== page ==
The second thing we have right is the regular involvement of leaders. Their meetings give the process an authority and drive - 'horsepower', as Paul Keating puts it - which - could never be matched by ministers alone, and which keeps APEC moving forward. That allows APEC to play a powerful role as the principal catalyst for global trade liberalisation. The "downpayments" made at Osaka on future liberalisation, notably by Japan, China and Indonesia, showed a degree of resolve and leadership that the G7 members could not achieve at Halifax earlier this year. What APEC demonstrates overall is that economic competition is not a zero-sum game - but rather one in which everyone can benefit through a cooperative approach.

The other major institutional dimension of cooperative activity in the region has been specifically in the security area, with the creation of the ASEAN Regional Forum (ARF). The inaugural Bangkok meeting last year brought together all eighteen major security players in the region for the first time. We discussed matters like multilateral dialogue, trust and confidence building, preventive diplomacy and non-proliferation. Some active intercessional dialogue since then, and a second rmnisterial meeting in Brunei in August this year, have served to demonstrate the ARF's viability and its suitability as a vehicle for addressing regional security questions. The Brunei meeting demonstrated that no issue, including the South China Sea, was too sensitive to be included on the ministerial agenda, and it set up a practical and substantial program of work that will feed into the next meeting in Indonesia next year.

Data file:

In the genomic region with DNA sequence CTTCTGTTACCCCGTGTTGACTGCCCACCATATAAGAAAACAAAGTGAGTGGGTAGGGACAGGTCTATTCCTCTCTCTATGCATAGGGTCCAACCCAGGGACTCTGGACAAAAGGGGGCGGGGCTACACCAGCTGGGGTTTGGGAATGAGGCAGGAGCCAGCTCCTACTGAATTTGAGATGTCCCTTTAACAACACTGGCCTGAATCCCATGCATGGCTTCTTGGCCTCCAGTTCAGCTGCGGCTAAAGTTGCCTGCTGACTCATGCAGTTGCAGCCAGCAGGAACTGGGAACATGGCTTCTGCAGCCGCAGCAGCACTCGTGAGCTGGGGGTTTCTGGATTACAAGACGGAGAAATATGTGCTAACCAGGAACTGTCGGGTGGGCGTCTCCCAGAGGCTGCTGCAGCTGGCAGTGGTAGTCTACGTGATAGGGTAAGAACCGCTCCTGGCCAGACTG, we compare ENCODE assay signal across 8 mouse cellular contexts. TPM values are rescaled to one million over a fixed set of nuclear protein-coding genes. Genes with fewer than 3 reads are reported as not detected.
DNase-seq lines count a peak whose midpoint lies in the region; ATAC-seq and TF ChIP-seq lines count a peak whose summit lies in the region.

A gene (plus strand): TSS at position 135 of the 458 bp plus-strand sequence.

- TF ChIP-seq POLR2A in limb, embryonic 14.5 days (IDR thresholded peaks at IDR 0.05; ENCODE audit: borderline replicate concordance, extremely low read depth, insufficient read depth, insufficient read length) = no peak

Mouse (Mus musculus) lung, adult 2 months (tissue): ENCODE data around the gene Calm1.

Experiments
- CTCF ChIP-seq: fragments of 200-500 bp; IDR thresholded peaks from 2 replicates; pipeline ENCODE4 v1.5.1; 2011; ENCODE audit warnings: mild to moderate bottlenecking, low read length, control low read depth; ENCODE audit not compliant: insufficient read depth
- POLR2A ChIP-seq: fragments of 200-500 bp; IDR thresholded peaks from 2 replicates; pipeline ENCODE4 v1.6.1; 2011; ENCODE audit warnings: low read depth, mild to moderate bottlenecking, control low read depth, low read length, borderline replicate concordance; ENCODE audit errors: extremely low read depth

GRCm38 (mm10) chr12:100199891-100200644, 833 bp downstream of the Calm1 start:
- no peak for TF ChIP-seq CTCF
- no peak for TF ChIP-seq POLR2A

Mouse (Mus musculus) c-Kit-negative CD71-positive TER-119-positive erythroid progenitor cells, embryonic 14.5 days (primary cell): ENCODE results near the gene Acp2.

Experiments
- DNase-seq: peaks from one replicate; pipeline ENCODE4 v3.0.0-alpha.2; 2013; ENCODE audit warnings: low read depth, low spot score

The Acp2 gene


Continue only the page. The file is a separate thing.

It is important not to have unrealistic expectations of what the ART can do. Its progress is bound to be evolutionary rather than dramatic in character. But the evidence to date is that it can and will make a difference. I think it did this year in helping to defuse the South China Sea problem. Another significant straw in the wind is China's recent announcement that it will henceforth publish information about its national defence policies, which is exactly what we and others have been arguing for in the ARF as a means of increasing trust in the region. China has already made a start in this direction with the recent publication of its paper on arms control and disarmament.

I have been arguing for some time - including in the PacRim speech I couldn't personally deliver last year when snowbound in Mongolia! - that there really is something going on in the Asia Pacific which justifies us as being thought of and spoken of as a 'community' - not in the capital-C European sense, but implying nonetheless a strong sense of mutual familiarity, geographic linkage and common cause.